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India’s civil society decries decline in democracy

Rights activists say India's democratic space has increasingly decreased in the past two decades
Poet-critic Ashok Vajpeyi speaking at the 20th anniversary of ANHAD, set up in 2003 following the Gujarat riots, in New Delhi on April 15

Poet-critic Ashok Vajpeyi speaking at the 20th anniversary of ANHAD, set up in 2003 following the Gujarat riots, in New Delhi on April 15. (Photo: Bijay Kumar Minj)

Published: April 17, 2023 10:06 AM GMT
Updated: April 17, 2023 10:22 AM GMT

Civil society in India observed the 20th anniversary of a human rights outfit that was set up in March 2003 following the Hindu-Muslim riots in Gujarat when Prime Minister Narendra Modi was the chief minister of the western Indian state.

Human rights activists, lawyers, historians, economists, and academicians, who gathered in New Delhi on April 15 to mark the anniversary of ANHAD (Act Now for Harmony and Democracy), decried the shrinking democratic space and freedoms in the country.

“There is growing violence, an atmosphere of hatred across the nation, and a consistent attack on the democratic fabric of our country,” Shabnam Hashmi, ANHAD founder, told UCA News while referring to the recent attacks spearheaded by right-wing groups across India, which are affiliated to the pro-Hindu party of Modi.

Hashmi said that “the constitutional and human rights of people, most notably the fundamental right to equality, the right to live with dignity, to question the state and dissent have been trampled with impunity.”

Institutions of oversight have been systematically silenced, independence of the judiciary is under threat and the functioning of the parliament is gravely compromised by the pro-Hindu ruling party since it came to power in 2014, she said.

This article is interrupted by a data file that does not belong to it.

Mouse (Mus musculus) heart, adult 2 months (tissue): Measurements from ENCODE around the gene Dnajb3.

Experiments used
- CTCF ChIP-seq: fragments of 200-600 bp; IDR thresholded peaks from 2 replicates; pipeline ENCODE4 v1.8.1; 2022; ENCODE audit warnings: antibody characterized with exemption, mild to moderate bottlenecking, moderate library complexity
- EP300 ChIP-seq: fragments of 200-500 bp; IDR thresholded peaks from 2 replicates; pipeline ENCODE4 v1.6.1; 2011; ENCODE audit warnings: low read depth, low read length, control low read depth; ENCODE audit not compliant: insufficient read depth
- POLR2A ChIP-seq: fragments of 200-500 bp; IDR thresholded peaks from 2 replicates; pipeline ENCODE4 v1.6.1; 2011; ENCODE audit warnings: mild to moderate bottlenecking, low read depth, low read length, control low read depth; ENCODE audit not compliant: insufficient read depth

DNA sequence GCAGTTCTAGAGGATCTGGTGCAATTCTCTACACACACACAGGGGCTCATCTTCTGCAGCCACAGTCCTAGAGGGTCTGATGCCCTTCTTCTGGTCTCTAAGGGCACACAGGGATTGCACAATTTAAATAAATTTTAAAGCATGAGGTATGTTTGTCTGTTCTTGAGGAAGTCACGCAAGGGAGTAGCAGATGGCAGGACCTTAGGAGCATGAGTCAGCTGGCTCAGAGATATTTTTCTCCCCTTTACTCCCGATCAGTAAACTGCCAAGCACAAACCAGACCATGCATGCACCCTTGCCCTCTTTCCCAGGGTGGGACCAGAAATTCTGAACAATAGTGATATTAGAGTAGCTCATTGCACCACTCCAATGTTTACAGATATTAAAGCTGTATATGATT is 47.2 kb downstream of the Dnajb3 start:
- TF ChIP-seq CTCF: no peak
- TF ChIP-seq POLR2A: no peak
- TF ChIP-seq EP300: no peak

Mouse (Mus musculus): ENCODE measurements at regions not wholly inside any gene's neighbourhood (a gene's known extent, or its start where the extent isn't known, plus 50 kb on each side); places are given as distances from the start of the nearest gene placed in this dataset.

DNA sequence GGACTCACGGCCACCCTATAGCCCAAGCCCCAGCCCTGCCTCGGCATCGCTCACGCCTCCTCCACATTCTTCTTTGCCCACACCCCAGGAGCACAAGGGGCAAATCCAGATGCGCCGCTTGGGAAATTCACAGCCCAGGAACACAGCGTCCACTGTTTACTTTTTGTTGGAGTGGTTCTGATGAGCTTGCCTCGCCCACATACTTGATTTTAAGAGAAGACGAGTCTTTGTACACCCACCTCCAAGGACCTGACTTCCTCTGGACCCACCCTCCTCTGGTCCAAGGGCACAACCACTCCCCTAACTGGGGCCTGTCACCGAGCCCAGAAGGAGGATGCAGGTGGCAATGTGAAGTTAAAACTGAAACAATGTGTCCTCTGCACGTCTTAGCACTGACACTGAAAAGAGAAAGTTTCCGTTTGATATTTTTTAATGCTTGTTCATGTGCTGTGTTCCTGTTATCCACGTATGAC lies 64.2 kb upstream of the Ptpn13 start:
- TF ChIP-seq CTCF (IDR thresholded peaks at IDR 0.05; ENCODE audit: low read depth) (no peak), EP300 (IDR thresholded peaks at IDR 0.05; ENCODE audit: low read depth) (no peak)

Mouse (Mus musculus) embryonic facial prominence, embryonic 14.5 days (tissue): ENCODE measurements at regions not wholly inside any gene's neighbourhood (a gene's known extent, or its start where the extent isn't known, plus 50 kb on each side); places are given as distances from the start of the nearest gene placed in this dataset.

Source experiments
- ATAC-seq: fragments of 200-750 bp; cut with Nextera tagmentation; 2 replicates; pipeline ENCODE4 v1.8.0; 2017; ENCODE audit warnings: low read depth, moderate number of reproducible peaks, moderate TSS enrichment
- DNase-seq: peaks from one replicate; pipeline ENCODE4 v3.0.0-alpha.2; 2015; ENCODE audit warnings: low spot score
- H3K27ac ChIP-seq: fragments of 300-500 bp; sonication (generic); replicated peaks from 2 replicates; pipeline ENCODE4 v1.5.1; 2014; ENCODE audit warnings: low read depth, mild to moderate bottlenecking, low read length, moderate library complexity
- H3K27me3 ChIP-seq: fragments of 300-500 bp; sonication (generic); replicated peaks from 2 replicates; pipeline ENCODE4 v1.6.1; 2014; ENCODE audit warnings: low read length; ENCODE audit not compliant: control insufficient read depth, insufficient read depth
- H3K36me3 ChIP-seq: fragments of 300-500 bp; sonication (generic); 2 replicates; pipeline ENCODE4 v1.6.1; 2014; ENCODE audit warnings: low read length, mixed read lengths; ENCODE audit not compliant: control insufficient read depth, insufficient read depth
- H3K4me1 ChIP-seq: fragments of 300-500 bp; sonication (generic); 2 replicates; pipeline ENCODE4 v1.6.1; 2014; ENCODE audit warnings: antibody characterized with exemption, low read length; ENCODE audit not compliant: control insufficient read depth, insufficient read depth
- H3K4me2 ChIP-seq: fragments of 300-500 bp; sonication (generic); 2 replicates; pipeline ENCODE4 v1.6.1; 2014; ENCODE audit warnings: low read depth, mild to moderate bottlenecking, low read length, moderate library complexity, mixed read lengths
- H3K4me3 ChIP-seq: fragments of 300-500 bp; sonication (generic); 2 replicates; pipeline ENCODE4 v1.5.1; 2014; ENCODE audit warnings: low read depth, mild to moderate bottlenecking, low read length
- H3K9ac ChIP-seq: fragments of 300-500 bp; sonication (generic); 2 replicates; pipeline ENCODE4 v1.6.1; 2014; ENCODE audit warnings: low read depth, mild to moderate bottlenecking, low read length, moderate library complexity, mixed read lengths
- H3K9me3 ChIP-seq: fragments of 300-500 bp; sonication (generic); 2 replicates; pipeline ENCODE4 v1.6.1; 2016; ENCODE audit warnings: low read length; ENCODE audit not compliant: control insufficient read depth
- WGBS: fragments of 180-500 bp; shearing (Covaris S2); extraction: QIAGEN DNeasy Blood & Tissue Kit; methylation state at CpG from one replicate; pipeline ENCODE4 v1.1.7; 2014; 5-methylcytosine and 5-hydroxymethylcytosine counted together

The theme of the anniversary,  “Defending the Idea of India” was in response to the current situation in the country, she said.

Recently, the federal government introduced new school textbooks which have dropped topics like the history of the Mughal courts, the 2002 Gujarat riots, mention of Dalits or former untouchables writers, the communist Naxalite movement opposing semi-feudal domination for decades, and other fights for equality.

"The country is going through a terrible situation. The minorities and the marginalized are being pushed to the wall by removing many of their contributions to the freedom struggle and development of India from the education curriculum," A.C. Michael, president of the Federation of Catholic Associations of Archdiocese of Delhi told UCA News. 

Poet-critic Ashok Vajpeyi said there is an attempt to replace plurality with majoritarianism. This can be seen in the words and actions of the ruling party. 

Scientific temper is being replaced with myths and misinformation, he said, referring to the efforts of the current dispensation to make India a theocratic Hindu nation. 

Pamela Philipose, a well-known journalist, said there has been a clampdown on access to information in the past few years to stop independent media and voices from thriving in the country. 

Prem Shankar Jha, an economist, emphasized the need for people to safeguard democracy. He urged people not to fall victim to the propaganda of divisive political agendas.

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